Allan Stewart’s Big Big Variety Show – Review

Mar 8 2014 | By More

✭✭✭✭✩   Pure showbiz delight

King’s Theatre, Edinburgh: Wed 5 – Sat 8 March 2014

(NB: This review is for the 2014 production. The 2015 review is here)

Looking at this week’s offering at the King’s Theatre, you could be forgiven for thinking it’s panto season. There are star turns by Andy Gray and Grant Stott. A supporting cast of talented young lads and lasses. A speciality act or two…

But it’s not panto, it’s Allan Stewart’s Big Big Variety Show. The King’s dame of the last cough years has gathered a bunch of pals to create the kind of show “they just don’t make anymore”.

The Tootsie Rollers. Photo © Justin Grainge

The Tootsie Rollers. Photo © Justin Grainge

Well, they made this one, and the packed houses will be hoping there will be many more to follow. Because from first to last, this is pure showbiz delight, fun for all the family and perfect for Edinburgh audiences especially.

I was half-expecting this to be a stripped-down show, with modest production values. But no, there’s a good-sized, great band led by Richard Anderson, glam costumes, and lighting to rival the best of the West End.

It’s almost a shock to see Stewart out of a dress, but he looks great. He makes the most of the chance to showcase his talents for impersonation alongside the singing and comedy skits for which he’s more familiar – these days, anyway, I’m old enough to remember him being billed as ‘TV’s youngest impressionist’.

Stewart brings the house down with Bohemian Tramedy, a brilliantly clever, hilarious spin on the capital’s long-running tram saga, while his take on Michael Jackson doing George Formby is perfect for the all-ages audience. With the exception of an off-colour gag about the NHS, Stewart doesn’t put a foot wrong.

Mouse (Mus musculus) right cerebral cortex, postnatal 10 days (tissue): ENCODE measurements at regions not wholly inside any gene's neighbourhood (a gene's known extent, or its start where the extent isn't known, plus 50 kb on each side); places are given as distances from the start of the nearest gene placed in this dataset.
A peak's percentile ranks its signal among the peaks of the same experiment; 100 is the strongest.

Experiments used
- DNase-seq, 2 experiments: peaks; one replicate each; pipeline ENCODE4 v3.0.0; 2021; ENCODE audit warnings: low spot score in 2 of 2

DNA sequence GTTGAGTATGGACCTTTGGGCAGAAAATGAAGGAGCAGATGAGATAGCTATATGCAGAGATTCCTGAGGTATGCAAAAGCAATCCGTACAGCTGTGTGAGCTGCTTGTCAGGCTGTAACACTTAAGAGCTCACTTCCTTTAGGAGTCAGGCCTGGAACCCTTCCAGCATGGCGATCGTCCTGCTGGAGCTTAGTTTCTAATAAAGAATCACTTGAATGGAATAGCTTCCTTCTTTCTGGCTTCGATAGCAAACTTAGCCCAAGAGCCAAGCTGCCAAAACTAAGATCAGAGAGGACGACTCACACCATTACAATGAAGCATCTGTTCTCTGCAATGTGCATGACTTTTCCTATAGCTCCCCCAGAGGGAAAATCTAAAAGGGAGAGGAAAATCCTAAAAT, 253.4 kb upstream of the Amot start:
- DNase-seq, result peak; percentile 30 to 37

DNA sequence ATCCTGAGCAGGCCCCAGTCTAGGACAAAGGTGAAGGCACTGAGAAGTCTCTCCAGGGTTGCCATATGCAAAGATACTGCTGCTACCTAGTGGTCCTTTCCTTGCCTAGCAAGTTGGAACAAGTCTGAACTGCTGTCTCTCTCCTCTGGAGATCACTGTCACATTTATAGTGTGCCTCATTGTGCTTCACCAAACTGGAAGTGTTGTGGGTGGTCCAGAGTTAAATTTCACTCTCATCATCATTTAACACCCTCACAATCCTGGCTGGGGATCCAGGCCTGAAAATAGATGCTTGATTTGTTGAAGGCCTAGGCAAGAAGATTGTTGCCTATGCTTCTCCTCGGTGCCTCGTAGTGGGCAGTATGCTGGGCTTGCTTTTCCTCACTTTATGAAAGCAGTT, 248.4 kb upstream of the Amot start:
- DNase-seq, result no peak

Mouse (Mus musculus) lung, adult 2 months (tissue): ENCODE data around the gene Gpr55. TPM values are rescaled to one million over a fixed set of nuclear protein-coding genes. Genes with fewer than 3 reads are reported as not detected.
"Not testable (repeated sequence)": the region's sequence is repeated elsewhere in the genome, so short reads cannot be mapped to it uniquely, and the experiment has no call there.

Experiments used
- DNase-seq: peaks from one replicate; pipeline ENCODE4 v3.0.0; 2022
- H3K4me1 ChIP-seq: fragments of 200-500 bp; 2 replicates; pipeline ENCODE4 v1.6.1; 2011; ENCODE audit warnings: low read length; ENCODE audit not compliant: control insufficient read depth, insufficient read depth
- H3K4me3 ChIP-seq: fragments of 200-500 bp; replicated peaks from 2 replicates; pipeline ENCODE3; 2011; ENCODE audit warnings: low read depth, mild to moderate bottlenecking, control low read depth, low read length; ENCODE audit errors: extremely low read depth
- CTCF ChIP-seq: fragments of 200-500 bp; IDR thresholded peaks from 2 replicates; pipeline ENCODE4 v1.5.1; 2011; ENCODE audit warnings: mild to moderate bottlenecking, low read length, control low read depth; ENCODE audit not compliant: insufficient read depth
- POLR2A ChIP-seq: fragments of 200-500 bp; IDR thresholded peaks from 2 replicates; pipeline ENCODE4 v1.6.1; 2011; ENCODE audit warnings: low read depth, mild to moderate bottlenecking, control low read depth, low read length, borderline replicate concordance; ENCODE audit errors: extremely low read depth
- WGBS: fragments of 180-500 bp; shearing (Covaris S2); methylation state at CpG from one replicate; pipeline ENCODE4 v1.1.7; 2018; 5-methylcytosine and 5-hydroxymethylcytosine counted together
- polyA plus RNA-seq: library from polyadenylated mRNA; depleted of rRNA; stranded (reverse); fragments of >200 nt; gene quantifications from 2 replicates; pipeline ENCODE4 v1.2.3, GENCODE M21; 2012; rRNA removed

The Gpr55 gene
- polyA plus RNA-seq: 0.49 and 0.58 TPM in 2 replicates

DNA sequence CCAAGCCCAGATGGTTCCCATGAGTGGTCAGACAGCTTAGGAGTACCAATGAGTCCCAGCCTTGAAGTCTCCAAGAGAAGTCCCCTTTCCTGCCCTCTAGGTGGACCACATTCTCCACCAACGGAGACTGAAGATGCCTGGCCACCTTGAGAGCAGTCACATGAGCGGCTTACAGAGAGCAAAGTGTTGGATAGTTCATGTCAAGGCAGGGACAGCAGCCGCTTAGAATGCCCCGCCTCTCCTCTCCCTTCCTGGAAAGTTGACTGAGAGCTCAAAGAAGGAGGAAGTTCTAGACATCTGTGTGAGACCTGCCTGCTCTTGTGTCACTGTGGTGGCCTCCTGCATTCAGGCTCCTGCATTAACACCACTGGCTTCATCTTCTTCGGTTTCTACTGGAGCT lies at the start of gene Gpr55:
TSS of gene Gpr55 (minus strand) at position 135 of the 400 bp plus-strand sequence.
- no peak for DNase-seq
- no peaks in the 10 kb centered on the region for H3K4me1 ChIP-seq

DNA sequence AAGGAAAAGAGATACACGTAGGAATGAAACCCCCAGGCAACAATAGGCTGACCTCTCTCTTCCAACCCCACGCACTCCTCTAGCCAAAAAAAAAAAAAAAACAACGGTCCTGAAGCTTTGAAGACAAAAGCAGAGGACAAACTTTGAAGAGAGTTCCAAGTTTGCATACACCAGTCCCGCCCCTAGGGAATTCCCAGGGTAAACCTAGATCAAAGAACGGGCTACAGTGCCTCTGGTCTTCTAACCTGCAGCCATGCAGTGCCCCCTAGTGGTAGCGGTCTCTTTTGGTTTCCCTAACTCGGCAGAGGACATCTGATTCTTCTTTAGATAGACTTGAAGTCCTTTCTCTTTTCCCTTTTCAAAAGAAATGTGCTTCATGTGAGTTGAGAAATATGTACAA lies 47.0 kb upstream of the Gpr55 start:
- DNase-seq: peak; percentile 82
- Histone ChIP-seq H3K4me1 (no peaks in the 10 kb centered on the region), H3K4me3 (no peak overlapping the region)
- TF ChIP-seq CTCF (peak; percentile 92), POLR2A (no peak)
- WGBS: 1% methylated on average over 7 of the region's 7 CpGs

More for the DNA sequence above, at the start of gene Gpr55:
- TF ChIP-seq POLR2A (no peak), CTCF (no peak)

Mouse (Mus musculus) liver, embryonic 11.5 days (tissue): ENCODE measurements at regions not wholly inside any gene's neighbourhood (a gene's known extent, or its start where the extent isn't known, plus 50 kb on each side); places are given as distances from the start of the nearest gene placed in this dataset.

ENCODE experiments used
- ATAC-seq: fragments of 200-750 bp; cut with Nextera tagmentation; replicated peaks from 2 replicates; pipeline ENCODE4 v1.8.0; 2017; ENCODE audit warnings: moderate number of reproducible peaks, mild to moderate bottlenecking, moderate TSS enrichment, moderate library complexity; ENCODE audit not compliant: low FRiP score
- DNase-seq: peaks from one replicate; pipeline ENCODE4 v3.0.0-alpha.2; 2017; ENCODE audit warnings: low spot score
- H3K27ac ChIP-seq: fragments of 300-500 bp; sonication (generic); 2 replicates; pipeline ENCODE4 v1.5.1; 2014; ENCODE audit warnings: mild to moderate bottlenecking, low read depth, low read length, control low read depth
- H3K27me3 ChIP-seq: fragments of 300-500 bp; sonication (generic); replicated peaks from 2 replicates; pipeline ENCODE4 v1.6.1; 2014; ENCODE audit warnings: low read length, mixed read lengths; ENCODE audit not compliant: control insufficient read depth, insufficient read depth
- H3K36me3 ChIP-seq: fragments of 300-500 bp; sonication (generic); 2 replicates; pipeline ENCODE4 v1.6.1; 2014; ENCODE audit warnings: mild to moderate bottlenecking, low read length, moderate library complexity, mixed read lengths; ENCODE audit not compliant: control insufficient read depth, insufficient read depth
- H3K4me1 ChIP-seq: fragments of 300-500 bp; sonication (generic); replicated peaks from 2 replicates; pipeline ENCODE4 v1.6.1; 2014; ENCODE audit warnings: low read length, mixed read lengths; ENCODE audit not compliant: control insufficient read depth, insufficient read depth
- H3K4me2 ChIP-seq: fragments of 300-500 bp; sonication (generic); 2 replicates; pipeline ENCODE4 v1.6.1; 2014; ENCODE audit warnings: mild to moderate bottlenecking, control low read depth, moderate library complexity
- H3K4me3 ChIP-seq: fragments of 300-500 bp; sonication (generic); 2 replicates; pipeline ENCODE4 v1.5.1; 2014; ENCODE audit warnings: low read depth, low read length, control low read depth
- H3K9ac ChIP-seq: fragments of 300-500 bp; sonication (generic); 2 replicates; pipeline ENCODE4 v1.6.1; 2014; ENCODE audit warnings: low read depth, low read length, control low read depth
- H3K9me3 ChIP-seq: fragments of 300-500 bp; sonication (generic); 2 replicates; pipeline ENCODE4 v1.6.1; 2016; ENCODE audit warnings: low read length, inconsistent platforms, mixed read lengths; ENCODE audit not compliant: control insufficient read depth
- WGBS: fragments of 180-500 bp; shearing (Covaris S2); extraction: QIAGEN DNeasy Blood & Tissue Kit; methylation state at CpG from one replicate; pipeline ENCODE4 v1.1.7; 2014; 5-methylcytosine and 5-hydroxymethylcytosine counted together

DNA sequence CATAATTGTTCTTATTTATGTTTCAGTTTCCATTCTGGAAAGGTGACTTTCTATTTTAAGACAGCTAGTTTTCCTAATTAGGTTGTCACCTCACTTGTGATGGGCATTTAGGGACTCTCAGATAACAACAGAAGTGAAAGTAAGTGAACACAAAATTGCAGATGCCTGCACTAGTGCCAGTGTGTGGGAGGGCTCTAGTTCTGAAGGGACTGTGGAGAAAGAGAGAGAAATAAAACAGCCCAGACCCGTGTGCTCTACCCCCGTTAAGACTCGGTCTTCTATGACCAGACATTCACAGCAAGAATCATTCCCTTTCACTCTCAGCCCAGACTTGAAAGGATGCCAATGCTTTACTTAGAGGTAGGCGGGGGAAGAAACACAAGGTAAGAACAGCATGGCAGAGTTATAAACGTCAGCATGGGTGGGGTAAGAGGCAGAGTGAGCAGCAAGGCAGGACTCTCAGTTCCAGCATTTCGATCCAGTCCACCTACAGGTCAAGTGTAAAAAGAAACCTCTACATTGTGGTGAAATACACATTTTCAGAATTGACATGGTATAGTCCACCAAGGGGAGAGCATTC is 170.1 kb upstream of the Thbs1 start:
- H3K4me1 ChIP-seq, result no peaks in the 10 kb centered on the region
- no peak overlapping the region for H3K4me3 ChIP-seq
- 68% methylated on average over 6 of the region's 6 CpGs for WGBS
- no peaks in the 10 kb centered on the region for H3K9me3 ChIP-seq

Panto pals Stott and Gray show their comedy chops at various points. Stott desperate to sing his signature That’s Fife; Gray stripping off for a diet Coke. But it is never to better effect than when they join Stewart as the MacRobert Brothers, Scots folkies from the village of Effin. There could be a whole show in these three.

“a pot pourri of pleasure to blow away the winter blues”

A different brand of comedy comes courtesy of ventriloquist Paul Zerdin, aided by partner plush puppets Sam and Albert, and ‘human puppet’ Selwyn, a game audience member.

Camp Britain’s Got Talent chap (“I was beaten by a dog”) Edward Reid displays vocal talents of a very different kind: one minute channelling Julie Andrews to lead a rousing audience rendition of Do-Re-Me; the next delivering nursery rhymes, diva style.

The eminently likeable Reid has quite the set of pipes – as does Kate Stewart, who belts out power ballad And I Am Telling you. Yes, she’s our host’s daughter, but every variety show needs a straight singer and when you happen to have one this good in the family, including her is not nepotism, but savviness.

Songs with a side order of irony come courtesy of the Tootsie Rollers, six feisty gals inspired by the liked of Doris Day, Judy Garland … and Beyoncé, Britney and co. Their set spans everything from the Andrews Sisters’ Don’t Sit Under the Apple Tree to Robin Thicke’s Blurred Lines and they sell the songs with equal skill and charm.

The bows bring a nice surprise as Stott invites the audience to join the cast in a rousing rendition of Status Quo’s Rocking All Over the World, traditionally the King’s panto closer, and controversially dumped for last year’s Peter Pan. But here it is, two months later, giving the audience a sense of closure while making us feel like part of one big, very happy, family. Somehow, I can’t see it being absent from this year’s Aladdin.

Meanwhile, Allan Stewart’s Big Big Variety Show is an experiment that’s proven a big big success, a pot pourri of pleasure to blow away the winter blues. It is tempting to add “2014” to the show’s title, in a bid to ensure it’s an annual event. Then again, why wait – anyone else up for Allan Stewart’s Big Big Summer Special?

Running time 2 hours
Run ends Saturday 8 March 2014
7.30pm. Matinee Sat 2.30pm.
King’s Theatre, 2 Leven Street EH3 9LQ
Tickets from


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